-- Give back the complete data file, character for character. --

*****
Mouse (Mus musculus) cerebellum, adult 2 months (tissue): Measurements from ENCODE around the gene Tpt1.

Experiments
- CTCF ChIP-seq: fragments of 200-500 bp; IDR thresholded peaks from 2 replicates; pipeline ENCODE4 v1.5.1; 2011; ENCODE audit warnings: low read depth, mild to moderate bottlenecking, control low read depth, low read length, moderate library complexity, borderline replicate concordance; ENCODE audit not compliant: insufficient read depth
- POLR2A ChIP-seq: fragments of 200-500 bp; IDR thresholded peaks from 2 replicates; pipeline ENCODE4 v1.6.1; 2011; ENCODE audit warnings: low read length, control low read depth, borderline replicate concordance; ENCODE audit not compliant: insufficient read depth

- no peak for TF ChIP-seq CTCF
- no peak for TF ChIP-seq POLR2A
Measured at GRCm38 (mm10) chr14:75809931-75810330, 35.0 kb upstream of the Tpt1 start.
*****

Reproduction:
Mouse (Mus musculus) cerebellum, adult 2 months (tissue): Measurements from ENCODE around the gene Tpt1.

Experiments
- CTCF ChIP-seq: fragments of 200-500 bp; IDR thresholded peaks from 2 replicates; pipeline ENCODE4 v1.5.1; 2011; ENCODE audit warnings: low read depth, mild to moderate bottlenecking, control low read depth, low read length, moderate library complexity, borderline replicate concordance; ENCODE audit not compliant: insufficient read depth
- POLR2A ChIP-seq: fragments of 200-500 bp; IDR thresholded peaks from 2 replicates; pipeline ENCODE4 v1.6.1; 2011; ENCODE audit warnings: low read length, control low read depth, borderline replicate concordance; ENCODE audit not compliant: insufficient read depth

- no peak for TF ChIP-seq CTCF
- no peak for TF ChIP-seq POLR2A
Measured at GRCm38 (mm10) chr14:75809931-75810330, 35.0 kb upstream of the Tpt1 start.